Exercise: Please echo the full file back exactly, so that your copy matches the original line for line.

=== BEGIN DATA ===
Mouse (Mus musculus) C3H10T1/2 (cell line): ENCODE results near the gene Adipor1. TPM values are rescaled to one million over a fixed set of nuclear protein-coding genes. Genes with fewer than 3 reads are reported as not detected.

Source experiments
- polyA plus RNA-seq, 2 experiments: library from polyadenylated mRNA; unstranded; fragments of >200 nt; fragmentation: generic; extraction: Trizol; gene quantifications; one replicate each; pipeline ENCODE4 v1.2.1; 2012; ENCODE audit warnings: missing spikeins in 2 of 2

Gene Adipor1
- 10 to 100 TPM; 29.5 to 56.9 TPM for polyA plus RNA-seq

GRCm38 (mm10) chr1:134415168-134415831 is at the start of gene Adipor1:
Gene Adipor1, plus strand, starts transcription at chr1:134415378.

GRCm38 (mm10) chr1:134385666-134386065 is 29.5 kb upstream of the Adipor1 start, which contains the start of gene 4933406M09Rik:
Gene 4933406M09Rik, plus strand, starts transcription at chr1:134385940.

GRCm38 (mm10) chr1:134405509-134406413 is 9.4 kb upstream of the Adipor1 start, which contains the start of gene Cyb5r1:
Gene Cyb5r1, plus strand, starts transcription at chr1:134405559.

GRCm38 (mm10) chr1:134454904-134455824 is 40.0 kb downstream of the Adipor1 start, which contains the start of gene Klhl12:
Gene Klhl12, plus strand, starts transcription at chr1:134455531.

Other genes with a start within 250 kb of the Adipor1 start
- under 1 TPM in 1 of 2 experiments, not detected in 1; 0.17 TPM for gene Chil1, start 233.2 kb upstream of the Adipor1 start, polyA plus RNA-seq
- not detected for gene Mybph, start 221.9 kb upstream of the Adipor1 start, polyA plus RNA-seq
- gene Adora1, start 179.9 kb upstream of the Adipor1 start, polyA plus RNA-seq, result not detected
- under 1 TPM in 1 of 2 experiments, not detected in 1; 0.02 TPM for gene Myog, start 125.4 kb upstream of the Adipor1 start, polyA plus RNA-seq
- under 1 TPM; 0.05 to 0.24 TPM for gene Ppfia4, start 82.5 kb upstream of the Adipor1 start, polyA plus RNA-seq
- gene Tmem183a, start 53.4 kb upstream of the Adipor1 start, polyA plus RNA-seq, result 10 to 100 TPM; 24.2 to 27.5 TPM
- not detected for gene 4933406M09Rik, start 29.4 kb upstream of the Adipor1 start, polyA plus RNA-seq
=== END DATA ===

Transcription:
Mouse (Mus musculus) C3H10T1/2 (cell line): ENCODE results near the gene Adipor1. TPM values are rescaled to one million over a fixed set of nuclear protein-coding genes. Genes with fewer than 3 reads are reported as not detected.

Source experiments
- polyA plus RNA-seq, 2 experiments: library from polyadenylated mRNA; unstranded; fragments of >200 nt; fragmentation: generic; extraction: Trizol; gene quantifications; one replicate each; pipeline ENCODE4 v1.2.1; 2012; ENCODE audit warnings: missing spikeins in 2 of 2

Gene Adipor1
- 10 to 100 TPM; 29.5 to 56.9 TPM for polyA plus RNA-seq

GRCm38 (mm10) chr1:134415168-134415831 is at the start of gene Adipor1:
Gene Adipor1, plus strand, starts transcription at chr1:134415378.

GRCm38 (mm10) chr1:134385666-134386065 is 29.5 kb upstream of the Adipor1 start, which contains the start of gene 4933406M09Rik:
Gene 4933406M09Rik, plus strand, starts transcription at chr1:134385940.

GRCm38 (mm10) chr1:134405509-134406413 is 9.4 kb upstream of the Adipor1 start, which contains the start of gene Cyb5r1:
Gene Cyb5r1, plus strand, starts transcription at chr1:134405559.

GRCm38 (mm10) chr1:134454904-134455824 is 40.0 kb downstream of the Adipor1 start, which contains the start of gene Klhl12:
Gene Klhl12, plus strand, starts transcription at chr1:134455531.

Other genes with a start within 250 kb of the Adipor1 start
- under 1 TPM in 1 of 2 experiments, not detected in 1; 0.17 TPM for gene Chil1, start 233.2 kb upstream of the Adipor1 start, polyA plus RNA-seq
- not detected for gene Mybph, start 221.9 kb upstream of the Adipor1 start, polyA plus RNA-seq
- gene Adora1, start 179.9 kb upstream of the Adipor1 start, polyA plus RNA-seq, result not detected
- under 1 TPM in 1 of 2 experiments, not detected in 1; 0.02 TPM for gene Myog, start 125.4 kb upstream of the Adipor1 start, polyA plus RNA-seq
- under 1 TPM; 0.05 to 0.24 TPM for gene Ppfia4, start 82.5 kb upstream of the Adipor1 start, polyA plus RNA-seq
- gene Tmem183a, start 53.4 kb upstream of the Adipor1 start, polyA plus RNA-seq, result 10 to 100 TPM; 24.2 to 27.5 TPM
- not detected for gene 4933406M09Rik, start 29.4 kb upstream of the Adipor1 start, polyA plus RNA-seq